So, what about Branch Chain Amino Acids? BCAA’s definitely have a role in supporting your recovery on competition day and into your recovery post competition. Whilst some studies have shown that BCAA intake by itself doesn’t aid in recovery, the addition of protein to BCAA intake does reduce muscle protein breakdown and increase MPS. Pre competition day keep levels to your usual intake. During comp day try to take in 200 mg per kilogram, usually split into two doses. The day after competition, resume normal intake.
You can have all of your nutrition squared away, but your performance will be incredibly hampered if you are dehydrated! Fluid intake prior to and throughout the day is extremely important. The purpose of fluid intake during exercise is to regulate thermoregulation (keep you cool) and increase performance levels by maintaining optimal hydration. This can be closely linked to sweat loss, so you will also need to factor in temperatures leading up to and during the competition. Due to the many differences in human beings, there is no “one size fits all” response to how much you should drink. But, a good rule is to intake 0.033 mls per kilogram of bodyweight as a minimum at rest. This will mean you will need to increase your intake to support you during competition. An addition of an electrolyte will also aid rehydration and increase performance. Aim for 1.5 to 2 grams of electrolyte included in your water throughout the day.
So, what does this look like in real terms?
In the 24 hours prior to competition, eat well throughout the day. Maintain your hydration and increase your carbohydrate levels, especially with your meal the night before. This will ensure your muscle glycogen levels are at their peak. As a side note, this should be a REST day! Aim to work on some mobility, Don’t train!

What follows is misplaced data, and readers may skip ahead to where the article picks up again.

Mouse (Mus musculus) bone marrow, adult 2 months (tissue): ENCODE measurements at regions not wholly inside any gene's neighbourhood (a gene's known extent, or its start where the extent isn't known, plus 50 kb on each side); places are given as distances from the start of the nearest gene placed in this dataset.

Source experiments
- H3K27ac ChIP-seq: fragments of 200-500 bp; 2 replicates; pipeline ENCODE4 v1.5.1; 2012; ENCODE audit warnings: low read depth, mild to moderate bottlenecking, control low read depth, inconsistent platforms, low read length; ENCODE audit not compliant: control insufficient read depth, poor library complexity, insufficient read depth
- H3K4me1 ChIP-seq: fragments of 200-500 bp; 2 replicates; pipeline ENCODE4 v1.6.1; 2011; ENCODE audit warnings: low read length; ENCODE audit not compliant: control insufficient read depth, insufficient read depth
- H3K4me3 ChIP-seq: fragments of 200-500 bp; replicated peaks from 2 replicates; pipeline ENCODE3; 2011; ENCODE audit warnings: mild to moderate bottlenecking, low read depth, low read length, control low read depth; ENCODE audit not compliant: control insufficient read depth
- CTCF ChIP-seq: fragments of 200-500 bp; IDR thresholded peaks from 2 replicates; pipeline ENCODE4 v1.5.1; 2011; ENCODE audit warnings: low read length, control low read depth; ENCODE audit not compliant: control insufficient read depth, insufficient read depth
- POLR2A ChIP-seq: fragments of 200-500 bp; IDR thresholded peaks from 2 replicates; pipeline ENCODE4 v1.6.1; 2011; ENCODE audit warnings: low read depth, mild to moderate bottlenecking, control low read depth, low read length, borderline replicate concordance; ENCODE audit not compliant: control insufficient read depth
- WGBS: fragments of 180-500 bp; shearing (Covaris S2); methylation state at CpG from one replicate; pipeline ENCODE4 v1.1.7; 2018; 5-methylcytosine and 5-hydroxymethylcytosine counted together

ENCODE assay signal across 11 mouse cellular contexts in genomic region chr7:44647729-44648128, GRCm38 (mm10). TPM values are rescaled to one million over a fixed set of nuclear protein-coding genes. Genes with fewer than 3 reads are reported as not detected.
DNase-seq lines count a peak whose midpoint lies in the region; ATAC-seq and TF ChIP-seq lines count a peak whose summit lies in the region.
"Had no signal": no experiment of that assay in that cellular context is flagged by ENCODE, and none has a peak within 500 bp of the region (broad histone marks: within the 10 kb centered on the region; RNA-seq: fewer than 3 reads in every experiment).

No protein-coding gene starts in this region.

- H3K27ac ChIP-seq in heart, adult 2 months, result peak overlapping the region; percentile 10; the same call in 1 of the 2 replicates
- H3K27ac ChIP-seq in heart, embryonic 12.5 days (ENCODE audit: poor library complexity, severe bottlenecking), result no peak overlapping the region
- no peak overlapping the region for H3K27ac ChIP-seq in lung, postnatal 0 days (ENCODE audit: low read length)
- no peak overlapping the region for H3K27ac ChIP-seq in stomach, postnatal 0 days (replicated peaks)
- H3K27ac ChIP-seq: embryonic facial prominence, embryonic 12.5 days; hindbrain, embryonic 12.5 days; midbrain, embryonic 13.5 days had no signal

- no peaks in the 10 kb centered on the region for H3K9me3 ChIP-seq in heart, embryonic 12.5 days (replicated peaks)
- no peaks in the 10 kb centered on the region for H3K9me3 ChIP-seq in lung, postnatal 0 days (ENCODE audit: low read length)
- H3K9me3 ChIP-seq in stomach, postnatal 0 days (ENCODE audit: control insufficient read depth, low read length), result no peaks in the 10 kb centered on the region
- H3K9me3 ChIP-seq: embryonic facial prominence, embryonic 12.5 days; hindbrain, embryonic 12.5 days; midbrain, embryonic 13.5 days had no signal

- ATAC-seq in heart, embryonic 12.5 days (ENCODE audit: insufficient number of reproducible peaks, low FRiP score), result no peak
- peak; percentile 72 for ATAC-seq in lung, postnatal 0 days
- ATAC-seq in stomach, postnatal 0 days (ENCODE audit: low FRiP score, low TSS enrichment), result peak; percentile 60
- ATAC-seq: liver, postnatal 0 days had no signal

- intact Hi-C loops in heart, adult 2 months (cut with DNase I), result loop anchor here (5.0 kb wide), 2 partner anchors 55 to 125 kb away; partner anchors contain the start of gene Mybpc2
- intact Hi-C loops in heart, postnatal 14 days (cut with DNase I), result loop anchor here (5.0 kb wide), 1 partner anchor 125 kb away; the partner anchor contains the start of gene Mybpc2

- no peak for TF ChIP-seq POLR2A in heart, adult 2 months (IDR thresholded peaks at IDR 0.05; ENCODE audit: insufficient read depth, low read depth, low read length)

The morning of competition, aim to eat a breakfast with a good mix of protein and carbohydrate at a minimum of 200-400 calories. A serve of oats, some scrambled eggs and fruit is ideal. If, like some people, you are too nervous to sit down to a full meal, try and take this in in the form of a shake or smoothie.
Depending on how many WOD’s you are completing on the day, and the time taken between heats, you will need to take in a mixture of a minimum of 20 grams of Protein, plus at least 1-1.2 grams of carbohydrate per kilogram of bodyweight post each event. Try and consume this within 5-10 minutes of your event finishing. For post event meals, favour fast digesting foods. Micronised Protein powder and easily digested carbohydrate sources like fruit or starchy foods. Make sure you stay hydrated as well, and keep on top of your BCAA and electrolytes if you are using them.
If you are at an all day event, try and time a midday meal, again, favour protein and carbohydrates, but include some fat. Due to the fact that you should have more time to digest this meal, like breakfast, aim for a minimum of 200-400 calories, and include some slower digesting animal protein like Chicken, Beef or Tuna.
Post competition, remember, recovery does not begin until you eat post-workout. Eat within 15-20 minutes of your last event, and hydrate as required. Aim for a mix of fast digesting proteins and carbohydrates with some fat.
Some points to remember:
Stay HYDRATED! (Look out for your buddies as well)